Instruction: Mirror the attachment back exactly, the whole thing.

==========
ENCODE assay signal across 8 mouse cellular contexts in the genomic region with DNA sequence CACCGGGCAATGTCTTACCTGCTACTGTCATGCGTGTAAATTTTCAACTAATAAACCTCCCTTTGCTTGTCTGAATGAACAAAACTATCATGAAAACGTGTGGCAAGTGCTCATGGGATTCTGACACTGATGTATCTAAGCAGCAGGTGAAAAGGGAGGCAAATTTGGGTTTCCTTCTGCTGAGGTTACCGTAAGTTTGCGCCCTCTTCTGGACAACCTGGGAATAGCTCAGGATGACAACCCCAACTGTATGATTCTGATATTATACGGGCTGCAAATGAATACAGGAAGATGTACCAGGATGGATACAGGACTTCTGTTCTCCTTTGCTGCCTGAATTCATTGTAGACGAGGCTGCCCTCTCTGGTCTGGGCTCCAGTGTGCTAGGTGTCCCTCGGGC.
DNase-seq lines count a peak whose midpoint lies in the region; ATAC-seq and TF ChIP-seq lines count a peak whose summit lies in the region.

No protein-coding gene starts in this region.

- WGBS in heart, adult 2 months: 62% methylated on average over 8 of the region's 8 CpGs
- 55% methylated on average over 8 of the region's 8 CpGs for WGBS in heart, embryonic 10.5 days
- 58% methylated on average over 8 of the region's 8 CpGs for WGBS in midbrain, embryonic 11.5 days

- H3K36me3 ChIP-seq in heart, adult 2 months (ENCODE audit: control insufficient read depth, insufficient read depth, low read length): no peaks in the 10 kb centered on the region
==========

ENCODE assay signal across 8 mouse cellular contexts in the genomic region with DNA sequence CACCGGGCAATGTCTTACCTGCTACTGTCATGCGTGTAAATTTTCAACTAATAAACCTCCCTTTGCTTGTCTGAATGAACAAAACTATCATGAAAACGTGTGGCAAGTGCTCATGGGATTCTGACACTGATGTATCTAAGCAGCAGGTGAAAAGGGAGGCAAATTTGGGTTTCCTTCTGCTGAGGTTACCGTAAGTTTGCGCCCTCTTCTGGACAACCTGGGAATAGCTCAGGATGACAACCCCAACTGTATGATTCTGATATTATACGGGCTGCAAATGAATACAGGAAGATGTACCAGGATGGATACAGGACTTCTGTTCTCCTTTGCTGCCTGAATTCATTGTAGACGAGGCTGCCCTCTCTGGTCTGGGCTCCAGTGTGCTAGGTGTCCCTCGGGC.
DNase-seq lines count a peak whose midpoint lies in the region; ATAC-seq and TF ChIP-seq lines count a peak whose summit lies in the region.

No protein-coding gene starts in this region.

- WGBS in heart, adult 2 months: 62% methylated on average over 8 of the region's 8 CpGs
- 55% methylated on average over 8 of the region's 8 CpGs for WGBS in heart, embryonic 10.5 days
- 58% methylated on average over 8 of the region's 8 CpGs for WGBS in midbrain, embryonic 11.5 days

- H3K36me3 ChIP-seq in heart, adult 2 months (ENCODE audit: control insufficient read depth, insufficient read depth, low read length): no peaks in the 10 kb centered on the region